Russia has several modern tanks in its arsenal, considered state-of-the-art, such as T-90A, T-80U, and T-72B3. The T-90A is regarded as one of the most advanced main battle tanks currently in operation and is armed with a 125mm gun and an array of sophisticated optics that give it superior observation capabilities. It also features explosive reactive armor (ERA) that protects against anti-tank-guided missiles and other explosives. The T-80U is powered by a turbine engine producing 1,100 horsepower and is equipped with a 125mm gun capable of firing both conventional rounds and anti-tank guided missiles (ATGMs). Additionally, the tank has ERA protection and an advanced fire control system allowing it an increased hit rate even when moving at high speed or under challenging conditions. Lastly, there is the T-72B3 which features upgraded armor protection, including ERA modules on its turret sides, front glacis plate, and rear hull section, along with Kontakt 5 explosive reactive armor tiles on its turret roof providing additional protection against artillery shells. Additionally, this tank boasts an automatic loader allowing quick fire sequences without interruption while improving fire control systems over previous models.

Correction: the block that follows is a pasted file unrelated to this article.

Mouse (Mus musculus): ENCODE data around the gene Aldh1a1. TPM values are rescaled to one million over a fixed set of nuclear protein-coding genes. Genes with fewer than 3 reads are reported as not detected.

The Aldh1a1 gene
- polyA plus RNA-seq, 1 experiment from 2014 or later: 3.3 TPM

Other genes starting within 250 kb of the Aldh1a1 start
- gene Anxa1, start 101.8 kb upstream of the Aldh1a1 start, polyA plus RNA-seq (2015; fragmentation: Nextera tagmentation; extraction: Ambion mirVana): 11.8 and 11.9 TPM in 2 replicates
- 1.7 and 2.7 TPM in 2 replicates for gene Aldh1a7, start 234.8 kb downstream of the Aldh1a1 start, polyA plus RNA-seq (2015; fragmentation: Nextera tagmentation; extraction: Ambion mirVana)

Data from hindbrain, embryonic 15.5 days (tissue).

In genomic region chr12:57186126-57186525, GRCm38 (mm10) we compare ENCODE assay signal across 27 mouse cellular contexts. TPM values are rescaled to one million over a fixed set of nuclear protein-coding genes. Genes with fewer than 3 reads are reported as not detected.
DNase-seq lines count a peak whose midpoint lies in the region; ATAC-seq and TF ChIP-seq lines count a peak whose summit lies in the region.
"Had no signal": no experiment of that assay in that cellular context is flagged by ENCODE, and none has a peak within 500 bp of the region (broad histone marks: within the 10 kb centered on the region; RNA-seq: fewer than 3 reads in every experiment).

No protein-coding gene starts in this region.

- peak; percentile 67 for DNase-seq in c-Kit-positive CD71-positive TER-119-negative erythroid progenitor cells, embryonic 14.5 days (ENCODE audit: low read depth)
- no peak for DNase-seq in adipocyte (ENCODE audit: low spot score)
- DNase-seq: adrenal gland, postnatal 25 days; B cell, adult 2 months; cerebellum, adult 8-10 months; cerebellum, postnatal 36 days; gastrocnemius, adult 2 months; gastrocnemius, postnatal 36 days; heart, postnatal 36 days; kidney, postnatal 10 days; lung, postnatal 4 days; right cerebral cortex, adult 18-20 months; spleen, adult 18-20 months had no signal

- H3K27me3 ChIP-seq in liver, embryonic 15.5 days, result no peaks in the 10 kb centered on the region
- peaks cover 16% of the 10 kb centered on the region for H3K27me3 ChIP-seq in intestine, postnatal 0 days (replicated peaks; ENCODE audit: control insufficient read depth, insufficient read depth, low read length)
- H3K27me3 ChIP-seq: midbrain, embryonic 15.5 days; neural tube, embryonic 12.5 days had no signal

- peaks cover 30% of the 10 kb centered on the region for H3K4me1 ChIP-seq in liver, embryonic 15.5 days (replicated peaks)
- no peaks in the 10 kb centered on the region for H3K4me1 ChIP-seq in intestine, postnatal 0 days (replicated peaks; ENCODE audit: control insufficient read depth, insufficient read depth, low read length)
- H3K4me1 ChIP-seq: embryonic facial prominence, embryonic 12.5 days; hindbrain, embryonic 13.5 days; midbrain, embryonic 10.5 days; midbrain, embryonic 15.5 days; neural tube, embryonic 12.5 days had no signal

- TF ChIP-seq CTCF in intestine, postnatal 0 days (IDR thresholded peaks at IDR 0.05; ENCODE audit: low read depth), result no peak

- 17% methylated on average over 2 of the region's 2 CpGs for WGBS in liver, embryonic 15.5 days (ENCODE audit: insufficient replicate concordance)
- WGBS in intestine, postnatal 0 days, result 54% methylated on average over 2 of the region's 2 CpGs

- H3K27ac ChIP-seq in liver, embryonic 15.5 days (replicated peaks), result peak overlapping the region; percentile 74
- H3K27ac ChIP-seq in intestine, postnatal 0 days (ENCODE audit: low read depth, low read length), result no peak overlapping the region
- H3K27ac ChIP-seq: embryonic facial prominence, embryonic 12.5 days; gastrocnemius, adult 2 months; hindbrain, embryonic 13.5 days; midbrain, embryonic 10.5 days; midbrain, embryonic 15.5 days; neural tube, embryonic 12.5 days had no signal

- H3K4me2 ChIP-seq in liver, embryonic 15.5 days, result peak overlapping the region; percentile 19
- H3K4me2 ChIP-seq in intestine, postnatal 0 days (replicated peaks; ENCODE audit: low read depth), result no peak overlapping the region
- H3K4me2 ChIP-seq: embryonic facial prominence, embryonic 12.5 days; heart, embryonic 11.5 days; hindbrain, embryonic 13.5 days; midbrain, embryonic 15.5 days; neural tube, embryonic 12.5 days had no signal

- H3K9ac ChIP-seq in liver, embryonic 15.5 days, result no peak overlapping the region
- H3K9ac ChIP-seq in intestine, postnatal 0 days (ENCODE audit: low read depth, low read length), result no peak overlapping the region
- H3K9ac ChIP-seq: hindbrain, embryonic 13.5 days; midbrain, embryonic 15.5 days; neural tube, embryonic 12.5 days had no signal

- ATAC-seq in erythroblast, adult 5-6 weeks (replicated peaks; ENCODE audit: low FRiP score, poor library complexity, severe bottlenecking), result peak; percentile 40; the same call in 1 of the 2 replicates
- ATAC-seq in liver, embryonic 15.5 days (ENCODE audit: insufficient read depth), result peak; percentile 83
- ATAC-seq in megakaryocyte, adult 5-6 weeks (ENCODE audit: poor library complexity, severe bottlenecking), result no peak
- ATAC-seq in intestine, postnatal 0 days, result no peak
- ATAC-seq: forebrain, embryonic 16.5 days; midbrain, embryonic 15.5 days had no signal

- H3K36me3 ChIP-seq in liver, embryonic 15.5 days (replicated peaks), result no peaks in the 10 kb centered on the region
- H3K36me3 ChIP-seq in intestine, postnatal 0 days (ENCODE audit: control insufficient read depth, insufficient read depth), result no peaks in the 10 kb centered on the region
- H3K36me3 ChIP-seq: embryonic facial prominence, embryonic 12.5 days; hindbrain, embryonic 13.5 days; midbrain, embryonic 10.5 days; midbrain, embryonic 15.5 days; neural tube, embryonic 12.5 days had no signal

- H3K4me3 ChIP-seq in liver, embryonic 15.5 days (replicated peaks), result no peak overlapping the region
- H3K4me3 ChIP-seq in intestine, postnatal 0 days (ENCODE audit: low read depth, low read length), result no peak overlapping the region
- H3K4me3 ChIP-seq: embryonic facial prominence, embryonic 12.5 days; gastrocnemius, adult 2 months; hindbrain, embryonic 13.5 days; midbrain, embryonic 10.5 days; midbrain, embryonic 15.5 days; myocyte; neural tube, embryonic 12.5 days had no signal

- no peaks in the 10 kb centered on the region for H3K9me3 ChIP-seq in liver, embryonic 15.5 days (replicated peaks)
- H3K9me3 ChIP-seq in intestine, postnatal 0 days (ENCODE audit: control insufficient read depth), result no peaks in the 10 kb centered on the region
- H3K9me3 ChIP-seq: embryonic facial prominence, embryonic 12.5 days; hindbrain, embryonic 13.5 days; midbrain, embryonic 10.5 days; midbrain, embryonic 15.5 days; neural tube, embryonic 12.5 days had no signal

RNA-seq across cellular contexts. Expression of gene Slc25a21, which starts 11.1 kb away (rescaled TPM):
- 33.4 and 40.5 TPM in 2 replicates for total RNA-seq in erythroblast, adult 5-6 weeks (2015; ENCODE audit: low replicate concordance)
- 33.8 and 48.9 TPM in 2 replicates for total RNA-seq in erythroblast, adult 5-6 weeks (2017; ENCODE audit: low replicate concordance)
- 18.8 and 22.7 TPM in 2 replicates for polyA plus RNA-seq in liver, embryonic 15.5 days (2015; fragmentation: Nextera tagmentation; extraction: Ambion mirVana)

These modern Russian tank varieties have proven themselves useful on the battlefield in terms of offensive capabilities and defensive technologies. Major General Aleksander Lentsov from Russia’s Central Military District commented that “modern Russian equipment managed to prove itself better than expected… we successfully held back Ukrainian attacks” during his analysis of Russian forces’ experiences in Eastern Ukraine combat operations between 2014–2018″.